In Iran’s Khuzestan province and parts of southern Iraq, temperatures nearing 50 degrees Celsius have sparked protests over severe water shortages, a testament to the growing unrest linked to water scarcity. The Middle East, recognized as the driest region globally with twelve of the world’s most water-scarce countries, faces an unprecedented challenge. The Blue Peace Initiative emerges as a crucial diplomatic tool in this context, aiming to mitigate the multifaceted impacts of water scarcity.
Al Alami further explains the initiative’s dual approach to addressing enforced migration: « We consider the issue through both short-term and long-term lenses. In the short term, we’re identifying solutions to provide marginalized communities with access to safe and adequate water resources, ensuring their dignity and health. Our long-term strategy focuses on understanding the drivers of enforced migration, analyzing the root causes behind these displacement waves. » This comprehensive approach underlines the importance of water diplomacy in crafting both immediate and sustainable responses to one of the most pressing challenges of our time.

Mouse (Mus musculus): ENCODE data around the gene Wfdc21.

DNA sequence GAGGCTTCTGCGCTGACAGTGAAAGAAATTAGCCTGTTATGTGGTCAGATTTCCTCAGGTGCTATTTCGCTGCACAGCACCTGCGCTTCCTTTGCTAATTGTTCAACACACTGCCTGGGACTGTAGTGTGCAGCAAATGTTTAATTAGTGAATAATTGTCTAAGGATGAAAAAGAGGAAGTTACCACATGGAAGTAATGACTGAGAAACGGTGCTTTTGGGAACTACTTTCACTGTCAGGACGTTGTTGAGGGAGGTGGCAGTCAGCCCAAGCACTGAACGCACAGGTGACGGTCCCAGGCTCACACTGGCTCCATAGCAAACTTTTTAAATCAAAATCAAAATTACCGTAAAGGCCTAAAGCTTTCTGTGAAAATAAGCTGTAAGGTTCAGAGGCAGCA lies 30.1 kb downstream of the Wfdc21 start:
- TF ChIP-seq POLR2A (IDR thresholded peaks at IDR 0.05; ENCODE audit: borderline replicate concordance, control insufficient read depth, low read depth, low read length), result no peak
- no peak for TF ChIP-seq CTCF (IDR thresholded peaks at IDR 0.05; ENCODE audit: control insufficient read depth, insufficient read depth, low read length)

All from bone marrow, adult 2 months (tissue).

Blue Peace Initiative: Charting Success Across the Middle East
The Blue Peace initiative has carved a niche for itself through a series of impactful interventions across the Middle East, demonstrating the tangible benefits of collaborative water management and diplomacy. A prime example of its success is the Tigris Monitoring Project, a cornerstone of the initiative’s efforts to enhance water management along the Tigris River and its tributaries in Iraq. This project focused on the vital aspects of hydrological data collection, storage, analysis, and dissemination. It achieved significant milestones, including the rehabilitation of two existing monitoring stations and the installation of three new gauging stations in the strategically important triple-border region. Furthermore, the initiative organized comprehensive training sessions for local and national experts, significantly improving their capabilities in station operation, maintenance, calibration, and data verification.